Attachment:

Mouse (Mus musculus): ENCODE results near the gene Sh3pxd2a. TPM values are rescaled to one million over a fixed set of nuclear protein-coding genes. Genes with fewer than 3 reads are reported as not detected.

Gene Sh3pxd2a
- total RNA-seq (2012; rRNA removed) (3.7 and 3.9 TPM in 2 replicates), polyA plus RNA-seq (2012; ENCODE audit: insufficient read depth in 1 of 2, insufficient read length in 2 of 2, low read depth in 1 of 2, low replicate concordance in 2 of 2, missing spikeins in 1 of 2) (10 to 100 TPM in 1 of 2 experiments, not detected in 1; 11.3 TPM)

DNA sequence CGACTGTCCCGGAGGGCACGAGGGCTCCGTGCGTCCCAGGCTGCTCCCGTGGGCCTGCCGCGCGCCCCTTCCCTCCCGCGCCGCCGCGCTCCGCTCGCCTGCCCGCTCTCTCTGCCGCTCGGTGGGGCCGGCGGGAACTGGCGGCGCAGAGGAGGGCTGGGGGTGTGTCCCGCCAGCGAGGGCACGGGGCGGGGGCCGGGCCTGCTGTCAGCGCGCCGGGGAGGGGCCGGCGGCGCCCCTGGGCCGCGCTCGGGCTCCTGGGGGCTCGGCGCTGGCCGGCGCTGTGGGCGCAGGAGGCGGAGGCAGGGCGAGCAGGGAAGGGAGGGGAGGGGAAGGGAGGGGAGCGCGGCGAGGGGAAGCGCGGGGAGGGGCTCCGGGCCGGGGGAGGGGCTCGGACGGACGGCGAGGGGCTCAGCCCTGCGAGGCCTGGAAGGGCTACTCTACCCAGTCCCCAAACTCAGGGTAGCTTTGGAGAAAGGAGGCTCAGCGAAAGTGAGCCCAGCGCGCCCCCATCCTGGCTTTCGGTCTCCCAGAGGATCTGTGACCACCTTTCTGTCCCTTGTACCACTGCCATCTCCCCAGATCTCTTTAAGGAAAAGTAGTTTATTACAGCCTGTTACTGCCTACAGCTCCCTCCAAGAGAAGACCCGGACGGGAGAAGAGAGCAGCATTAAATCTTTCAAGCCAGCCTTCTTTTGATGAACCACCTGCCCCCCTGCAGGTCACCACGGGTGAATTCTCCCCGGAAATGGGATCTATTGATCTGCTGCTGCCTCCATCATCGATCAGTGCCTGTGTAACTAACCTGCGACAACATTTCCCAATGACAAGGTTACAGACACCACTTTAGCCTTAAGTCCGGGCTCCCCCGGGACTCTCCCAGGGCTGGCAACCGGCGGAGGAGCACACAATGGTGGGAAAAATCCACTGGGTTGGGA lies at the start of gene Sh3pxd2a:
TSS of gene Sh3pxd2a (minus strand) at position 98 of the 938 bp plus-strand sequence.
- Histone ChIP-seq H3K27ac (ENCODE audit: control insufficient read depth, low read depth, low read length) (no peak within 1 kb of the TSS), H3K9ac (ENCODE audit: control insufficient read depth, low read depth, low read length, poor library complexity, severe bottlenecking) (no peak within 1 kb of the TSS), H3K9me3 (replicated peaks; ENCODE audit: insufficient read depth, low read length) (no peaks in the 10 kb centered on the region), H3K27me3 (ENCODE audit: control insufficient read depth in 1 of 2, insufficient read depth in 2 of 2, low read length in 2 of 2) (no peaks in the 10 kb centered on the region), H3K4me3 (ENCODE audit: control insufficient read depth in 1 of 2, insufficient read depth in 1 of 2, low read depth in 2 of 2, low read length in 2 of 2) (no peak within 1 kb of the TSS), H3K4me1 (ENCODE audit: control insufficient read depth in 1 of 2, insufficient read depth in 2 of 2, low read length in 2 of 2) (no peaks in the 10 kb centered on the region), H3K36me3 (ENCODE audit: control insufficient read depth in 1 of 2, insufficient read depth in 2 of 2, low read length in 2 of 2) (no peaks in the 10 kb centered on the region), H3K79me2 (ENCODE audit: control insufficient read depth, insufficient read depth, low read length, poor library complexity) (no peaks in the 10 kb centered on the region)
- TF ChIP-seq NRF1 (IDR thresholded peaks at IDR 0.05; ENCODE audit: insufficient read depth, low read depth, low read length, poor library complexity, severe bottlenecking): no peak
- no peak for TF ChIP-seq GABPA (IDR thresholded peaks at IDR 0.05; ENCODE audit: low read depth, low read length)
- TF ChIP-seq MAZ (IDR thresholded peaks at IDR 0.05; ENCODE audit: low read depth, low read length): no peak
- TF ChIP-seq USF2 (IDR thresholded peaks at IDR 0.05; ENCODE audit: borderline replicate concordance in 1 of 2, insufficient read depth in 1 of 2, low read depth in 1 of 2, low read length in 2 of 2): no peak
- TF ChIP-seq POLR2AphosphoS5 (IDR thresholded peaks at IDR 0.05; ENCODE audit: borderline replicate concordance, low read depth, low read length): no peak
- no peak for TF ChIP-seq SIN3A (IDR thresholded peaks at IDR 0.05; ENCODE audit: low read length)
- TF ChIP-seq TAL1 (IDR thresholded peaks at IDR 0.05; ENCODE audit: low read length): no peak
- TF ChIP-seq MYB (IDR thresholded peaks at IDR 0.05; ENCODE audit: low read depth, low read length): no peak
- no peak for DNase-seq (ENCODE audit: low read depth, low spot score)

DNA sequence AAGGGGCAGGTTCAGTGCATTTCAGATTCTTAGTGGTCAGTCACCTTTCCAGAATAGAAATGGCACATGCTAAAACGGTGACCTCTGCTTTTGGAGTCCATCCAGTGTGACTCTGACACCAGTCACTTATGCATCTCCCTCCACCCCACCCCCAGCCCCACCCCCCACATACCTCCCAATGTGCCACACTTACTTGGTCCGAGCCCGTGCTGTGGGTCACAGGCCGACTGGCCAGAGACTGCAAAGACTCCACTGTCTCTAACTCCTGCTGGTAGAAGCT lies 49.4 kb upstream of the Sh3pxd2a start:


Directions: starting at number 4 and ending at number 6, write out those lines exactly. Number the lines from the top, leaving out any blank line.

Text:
DNA sequence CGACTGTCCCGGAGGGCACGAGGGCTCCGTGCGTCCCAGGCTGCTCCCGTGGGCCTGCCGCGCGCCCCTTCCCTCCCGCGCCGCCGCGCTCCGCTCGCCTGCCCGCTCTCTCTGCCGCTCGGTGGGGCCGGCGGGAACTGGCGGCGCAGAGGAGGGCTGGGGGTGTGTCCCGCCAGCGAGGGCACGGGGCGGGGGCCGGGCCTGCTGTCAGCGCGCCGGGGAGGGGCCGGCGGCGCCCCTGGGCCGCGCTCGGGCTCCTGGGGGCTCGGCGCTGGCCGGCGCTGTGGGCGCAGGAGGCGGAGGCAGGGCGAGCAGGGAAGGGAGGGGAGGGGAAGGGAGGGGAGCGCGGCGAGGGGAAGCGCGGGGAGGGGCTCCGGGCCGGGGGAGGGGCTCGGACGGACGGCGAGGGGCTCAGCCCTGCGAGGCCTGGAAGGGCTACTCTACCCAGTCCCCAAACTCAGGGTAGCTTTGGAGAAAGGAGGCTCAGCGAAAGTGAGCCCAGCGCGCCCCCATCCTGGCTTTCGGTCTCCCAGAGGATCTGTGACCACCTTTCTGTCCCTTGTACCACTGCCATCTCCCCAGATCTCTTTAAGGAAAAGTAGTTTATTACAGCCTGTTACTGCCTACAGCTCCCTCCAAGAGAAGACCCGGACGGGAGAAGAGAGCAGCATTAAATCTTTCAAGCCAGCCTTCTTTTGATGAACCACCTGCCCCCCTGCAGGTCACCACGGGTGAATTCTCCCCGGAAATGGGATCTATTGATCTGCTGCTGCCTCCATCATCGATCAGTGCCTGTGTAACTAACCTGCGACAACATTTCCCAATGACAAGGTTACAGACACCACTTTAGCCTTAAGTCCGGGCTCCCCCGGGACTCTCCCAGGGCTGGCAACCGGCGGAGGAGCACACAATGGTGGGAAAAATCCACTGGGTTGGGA lies at the start of gene Sh3pxd2a:
TSS of gene Sh3pxd2a (minus strand) at position 98 of the 938 bp plus-strand sequence.
- Histone ChIP-seq H3K27ac (ENCODE audit: control insufficient read depth, low read depth, low read length) (no peak within 1 kb of the TSS), H3K9ac (ENCODE audit: control insufficient read depth, low read depth, low read length, poor library complexity, severe bottlenecking) (no peak within 1 kb of the TSS), H3K9me3 (replicated peaks; ENCODE audit: insufficient read depth, low read length) (no peaks in the 10 kb centered on the region), H3K27me3 (ENCODE audit: control insufficient read depth in 1 of 2, insufficient read depth in 2 of 2, low read length in 2 of 2) (no peaks in the 10 kb centered on the region), H3K4me3 (ENCODE audit: control insufficient read depth in 1 of 2, insufficient read depth in 1 of 2, low read depth in 2 of 2, low read length in 2 of 2) (no peak within 1 kb of the TSS), H3K4me1 (ENCODE audit: control insufficient read depth in 1 of 2, insufficient read depth in 2 of 2, low read length in 2 of 2) (no peaks in the 10 kb centered on the region), H3K36me3 (ENCODE audit: control insufficient read depth in 1 of 2, insufficient read depth in 2 of 2, low read length in 2 of 2) (no peaks in the 10 kb centered on the region), H3K79me2 (ENCODE audit: control insufficient read depth, insufficient read depth, low read length, poor library complexity) (no peaks in the 10 kb centered on the region)